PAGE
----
Mayor pro tem Julian Castro told the committee that the local economy is dependent upon linking divisions between people, cultures and countries and that coming federal regulations will hurt the border economy by throttling trade. County Judge Nelson Wolff noted that those regulations, called the VISIT Program, were not capable of stopping terrorists, so "I just don't understand how the VISIT Program will cut down on terrorism in this country...We'll wind up choking down our borders and not making us any safer." He also said that it was time to give Mexican citizens the same visitation rights in the U.S. that Canadian citizens now enjoy.
The committee had invited a number of state and local officials to testify. The first of those was Amadeo Saenz, from the Texas Department of Transportation. He told the committee that "Texas faces many challenges in regard to NAFTA," not the least of which is how to regulate Mexican trucks that may soon be on Texas highways. He said that they will not be allowed to operate here until they have received certification from both the federal and state governments.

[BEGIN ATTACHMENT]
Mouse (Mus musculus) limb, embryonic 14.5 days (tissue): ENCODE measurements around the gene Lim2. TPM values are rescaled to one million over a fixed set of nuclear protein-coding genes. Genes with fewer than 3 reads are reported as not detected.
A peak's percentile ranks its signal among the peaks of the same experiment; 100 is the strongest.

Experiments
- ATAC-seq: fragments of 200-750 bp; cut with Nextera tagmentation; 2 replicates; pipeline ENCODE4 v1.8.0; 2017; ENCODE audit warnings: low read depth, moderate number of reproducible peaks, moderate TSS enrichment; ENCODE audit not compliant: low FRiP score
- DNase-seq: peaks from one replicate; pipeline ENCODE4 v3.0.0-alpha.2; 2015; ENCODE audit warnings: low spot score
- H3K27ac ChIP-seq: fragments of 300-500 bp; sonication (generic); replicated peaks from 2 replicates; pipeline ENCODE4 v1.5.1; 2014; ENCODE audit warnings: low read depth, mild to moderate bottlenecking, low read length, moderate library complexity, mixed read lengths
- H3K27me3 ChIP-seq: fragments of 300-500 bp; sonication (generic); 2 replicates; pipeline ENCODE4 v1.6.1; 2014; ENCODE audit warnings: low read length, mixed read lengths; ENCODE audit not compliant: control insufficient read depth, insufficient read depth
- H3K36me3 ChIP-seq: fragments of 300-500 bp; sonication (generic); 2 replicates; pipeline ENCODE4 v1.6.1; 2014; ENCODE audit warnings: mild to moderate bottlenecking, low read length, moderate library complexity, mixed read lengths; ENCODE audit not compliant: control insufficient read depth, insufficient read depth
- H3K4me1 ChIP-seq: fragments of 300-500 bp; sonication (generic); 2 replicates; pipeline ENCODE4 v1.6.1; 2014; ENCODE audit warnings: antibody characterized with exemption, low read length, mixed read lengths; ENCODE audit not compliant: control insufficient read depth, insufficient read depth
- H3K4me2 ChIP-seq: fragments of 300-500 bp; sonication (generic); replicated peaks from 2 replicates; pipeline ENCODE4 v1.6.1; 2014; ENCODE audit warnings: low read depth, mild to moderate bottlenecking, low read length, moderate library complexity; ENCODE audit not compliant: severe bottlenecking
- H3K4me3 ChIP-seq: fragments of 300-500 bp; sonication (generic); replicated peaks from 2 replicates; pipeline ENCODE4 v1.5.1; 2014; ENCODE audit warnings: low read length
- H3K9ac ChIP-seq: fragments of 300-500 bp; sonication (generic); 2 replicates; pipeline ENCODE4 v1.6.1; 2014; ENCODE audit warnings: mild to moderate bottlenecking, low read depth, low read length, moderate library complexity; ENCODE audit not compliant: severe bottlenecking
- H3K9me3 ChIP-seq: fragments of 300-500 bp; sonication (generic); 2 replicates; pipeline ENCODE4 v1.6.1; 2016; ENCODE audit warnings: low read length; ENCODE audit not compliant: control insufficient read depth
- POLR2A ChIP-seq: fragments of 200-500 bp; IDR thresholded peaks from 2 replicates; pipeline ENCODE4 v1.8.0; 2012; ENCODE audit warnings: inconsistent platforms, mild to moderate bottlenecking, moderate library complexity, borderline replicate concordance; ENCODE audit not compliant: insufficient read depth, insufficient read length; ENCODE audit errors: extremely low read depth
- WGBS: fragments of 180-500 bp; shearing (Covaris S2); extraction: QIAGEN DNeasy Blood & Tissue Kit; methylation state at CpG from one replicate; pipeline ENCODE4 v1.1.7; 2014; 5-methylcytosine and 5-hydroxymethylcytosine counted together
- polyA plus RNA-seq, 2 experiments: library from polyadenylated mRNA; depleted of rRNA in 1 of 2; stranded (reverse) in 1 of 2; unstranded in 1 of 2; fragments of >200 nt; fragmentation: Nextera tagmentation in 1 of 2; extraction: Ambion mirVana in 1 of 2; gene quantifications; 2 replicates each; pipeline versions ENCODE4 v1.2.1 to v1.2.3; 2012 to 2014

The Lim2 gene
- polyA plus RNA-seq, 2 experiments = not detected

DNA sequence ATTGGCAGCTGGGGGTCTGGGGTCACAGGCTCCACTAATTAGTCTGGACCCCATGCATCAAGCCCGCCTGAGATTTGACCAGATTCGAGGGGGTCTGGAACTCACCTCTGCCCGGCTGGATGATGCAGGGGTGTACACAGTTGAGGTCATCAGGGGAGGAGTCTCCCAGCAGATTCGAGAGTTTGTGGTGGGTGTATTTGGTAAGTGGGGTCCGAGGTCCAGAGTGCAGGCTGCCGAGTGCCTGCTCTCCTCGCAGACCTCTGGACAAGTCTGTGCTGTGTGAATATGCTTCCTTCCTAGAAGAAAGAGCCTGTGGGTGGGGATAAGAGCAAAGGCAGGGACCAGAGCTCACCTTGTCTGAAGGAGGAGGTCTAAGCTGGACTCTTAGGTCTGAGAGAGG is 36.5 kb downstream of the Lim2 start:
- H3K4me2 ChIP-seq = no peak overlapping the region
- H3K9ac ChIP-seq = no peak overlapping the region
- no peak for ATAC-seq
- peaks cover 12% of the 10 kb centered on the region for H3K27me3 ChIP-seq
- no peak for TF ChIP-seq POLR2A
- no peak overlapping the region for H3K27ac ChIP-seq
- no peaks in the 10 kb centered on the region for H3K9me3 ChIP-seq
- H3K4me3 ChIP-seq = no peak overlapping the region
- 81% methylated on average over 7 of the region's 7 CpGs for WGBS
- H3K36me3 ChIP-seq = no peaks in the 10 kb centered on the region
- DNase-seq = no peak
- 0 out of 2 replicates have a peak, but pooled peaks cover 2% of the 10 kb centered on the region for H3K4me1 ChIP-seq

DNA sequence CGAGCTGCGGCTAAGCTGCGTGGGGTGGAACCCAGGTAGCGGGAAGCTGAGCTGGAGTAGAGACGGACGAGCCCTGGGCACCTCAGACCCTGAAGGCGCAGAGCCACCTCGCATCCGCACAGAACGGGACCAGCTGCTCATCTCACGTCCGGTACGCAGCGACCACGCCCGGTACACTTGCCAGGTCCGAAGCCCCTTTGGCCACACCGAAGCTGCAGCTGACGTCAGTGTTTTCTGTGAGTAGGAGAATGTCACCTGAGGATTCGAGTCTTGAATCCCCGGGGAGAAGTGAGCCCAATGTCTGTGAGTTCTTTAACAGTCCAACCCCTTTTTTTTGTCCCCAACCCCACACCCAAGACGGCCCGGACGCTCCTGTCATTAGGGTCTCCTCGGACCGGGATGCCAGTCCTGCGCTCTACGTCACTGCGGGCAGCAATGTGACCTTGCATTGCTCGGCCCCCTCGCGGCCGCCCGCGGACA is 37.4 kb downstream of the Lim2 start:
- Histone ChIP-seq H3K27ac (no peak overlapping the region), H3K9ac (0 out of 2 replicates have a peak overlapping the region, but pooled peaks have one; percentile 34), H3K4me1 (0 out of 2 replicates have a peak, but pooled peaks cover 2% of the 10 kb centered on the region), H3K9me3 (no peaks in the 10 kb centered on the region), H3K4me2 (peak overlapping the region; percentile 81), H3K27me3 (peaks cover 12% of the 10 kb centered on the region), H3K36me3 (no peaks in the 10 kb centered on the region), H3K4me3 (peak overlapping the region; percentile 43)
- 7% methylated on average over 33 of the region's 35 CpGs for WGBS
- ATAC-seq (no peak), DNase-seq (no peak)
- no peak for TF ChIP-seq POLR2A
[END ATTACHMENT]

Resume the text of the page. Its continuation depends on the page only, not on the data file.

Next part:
Mike Allen from the McAllen Economic Development Corporation explained that unlike Mexicans, Canadians are exempt from immigration controls due to extensive lobbying by their government long before terrorism became an issue. He said this means people from thousands of miles away can easily enter the U.S., but friends and family from just a few miles away across the river are prohibited from visits longer than 72 hours without a visa. He said the 72 hour rule should be extended to six months with no limit on how far visitors could travel.